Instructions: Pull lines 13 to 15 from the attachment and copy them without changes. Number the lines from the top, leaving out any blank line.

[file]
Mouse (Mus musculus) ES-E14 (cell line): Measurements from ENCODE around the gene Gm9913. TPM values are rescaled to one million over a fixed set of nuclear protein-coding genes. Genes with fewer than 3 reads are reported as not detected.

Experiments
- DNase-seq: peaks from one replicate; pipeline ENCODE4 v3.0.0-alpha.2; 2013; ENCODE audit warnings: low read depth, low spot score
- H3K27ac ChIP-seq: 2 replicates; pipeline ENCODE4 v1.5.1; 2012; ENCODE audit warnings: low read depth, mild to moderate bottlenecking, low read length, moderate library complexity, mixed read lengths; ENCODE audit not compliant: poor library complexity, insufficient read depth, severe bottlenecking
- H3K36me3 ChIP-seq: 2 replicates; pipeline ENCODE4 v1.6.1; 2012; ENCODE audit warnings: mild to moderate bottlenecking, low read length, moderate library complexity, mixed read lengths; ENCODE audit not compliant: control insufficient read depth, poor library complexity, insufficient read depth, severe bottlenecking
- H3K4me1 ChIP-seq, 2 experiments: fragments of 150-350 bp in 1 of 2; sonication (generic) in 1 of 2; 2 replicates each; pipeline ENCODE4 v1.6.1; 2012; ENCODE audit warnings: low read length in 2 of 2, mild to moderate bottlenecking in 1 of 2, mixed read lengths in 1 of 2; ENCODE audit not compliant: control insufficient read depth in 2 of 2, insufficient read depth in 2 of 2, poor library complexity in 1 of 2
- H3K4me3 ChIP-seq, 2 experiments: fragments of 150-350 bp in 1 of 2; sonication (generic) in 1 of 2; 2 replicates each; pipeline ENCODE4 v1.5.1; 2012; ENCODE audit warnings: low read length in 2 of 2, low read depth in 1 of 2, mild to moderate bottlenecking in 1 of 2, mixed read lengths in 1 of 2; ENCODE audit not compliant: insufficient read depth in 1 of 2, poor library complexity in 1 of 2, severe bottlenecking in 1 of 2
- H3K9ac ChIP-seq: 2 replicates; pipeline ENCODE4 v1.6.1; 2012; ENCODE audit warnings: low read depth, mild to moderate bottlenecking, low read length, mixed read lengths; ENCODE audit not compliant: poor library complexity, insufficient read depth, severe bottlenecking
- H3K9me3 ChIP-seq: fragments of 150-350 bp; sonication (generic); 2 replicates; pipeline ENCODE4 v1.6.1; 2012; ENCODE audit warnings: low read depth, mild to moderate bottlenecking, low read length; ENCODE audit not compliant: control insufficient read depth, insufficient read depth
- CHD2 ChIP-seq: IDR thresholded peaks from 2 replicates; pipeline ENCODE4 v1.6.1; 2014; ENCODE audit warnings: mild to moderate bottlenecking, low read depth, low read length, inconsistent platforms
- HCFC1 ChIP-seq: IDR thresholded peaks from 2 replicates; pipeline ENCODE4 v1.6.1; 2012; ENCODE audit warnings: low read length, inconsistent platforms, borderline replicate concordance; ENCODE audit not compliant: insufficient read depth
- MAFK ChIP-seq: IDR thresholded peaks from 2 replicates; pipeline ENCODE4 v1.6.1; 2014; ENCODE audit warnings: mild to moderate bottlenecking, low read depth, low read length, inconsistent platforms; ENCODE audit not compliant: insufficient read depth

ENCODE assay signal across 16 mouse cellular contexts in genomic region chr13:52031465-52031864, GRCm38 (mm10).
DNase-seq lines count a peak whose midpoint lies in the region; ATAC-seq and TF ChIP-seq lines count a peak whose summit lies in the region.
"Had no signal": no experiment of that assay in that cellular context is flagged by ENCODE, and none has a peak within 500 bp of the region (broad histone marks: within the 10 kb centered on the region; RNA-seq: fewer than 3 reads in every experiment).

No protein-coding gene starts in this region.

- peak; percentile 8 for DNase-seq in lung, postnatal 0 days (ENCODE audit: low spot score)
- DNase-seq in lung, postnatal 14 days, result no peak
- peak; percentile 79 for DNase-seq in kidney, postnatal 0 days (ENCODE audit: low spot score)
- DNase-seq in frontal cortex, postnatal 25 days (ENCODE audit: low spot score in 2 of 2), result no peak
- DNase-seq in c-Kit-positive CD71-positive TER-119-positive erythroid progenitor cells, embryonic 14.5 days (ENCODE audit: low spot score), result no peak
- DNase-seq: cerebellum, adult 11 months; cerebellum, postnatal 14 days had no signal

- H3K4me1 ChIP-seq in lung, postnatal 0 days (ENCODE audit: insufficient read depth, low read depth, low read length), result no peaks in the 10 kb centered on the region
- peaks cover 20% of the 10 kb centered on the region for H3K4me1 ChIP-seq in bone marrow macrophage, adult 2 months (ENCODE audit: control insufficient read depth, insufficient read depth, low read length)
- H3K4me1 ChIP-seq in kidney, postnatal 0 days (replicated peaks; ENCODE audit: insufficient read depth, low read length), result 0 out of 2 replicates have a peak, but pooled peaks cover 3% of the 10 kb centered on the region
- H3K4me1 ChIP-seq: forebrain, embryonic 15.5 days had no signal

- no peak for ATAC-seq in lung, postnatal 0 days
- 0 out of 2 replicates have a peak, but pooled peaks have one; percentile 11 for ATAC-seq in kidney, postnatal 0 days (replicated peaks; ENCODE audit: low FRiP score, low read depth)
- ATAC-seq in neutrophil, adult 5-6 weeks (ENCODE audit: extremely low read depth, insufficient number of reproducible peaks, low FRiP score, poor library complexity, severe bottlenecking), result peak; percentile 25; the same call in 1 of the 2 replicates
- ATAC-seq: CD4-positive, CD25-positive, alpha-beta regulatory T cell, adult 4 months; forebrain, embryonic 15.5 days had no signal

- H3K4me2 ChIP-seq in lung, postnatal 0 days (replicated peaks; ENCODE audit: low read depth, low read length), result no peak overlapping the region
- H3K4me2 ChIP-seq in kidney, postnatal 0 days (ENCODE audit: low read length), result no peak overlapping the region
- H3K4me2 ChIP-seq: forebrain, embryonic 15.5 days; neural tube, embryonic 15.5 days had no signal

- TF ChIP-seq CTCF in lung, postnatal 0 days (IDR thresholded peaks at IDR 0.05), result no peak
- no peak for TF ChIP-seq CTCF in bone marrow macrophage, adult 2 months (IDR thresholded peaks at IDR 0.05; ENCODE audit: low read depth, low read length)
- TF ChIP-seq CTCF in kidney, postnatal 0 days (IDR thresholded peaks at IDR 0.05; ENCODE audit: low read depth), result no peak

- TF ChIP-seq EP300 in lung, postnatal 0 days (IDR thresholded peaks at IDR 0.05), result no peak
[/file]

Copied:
ENCODE assay signal across 16 mouse cellular contexts in genomic region chr13:52031465-52031864, GRCm38 (mm10).
DNase-seq lines count a peak whose midpoint lies in the region; ATAC-seq and TF ChIP-seq lines count a peak whose summit lies in the region.
"Had no signal": no experiment of that assay in that cellular context is flagged by ENCODE, and none has a peak within 500 bp of the region (broad histone marks: within the 10 kb centered on the region; RNA-seq: fewer than 3 reads in every experiment).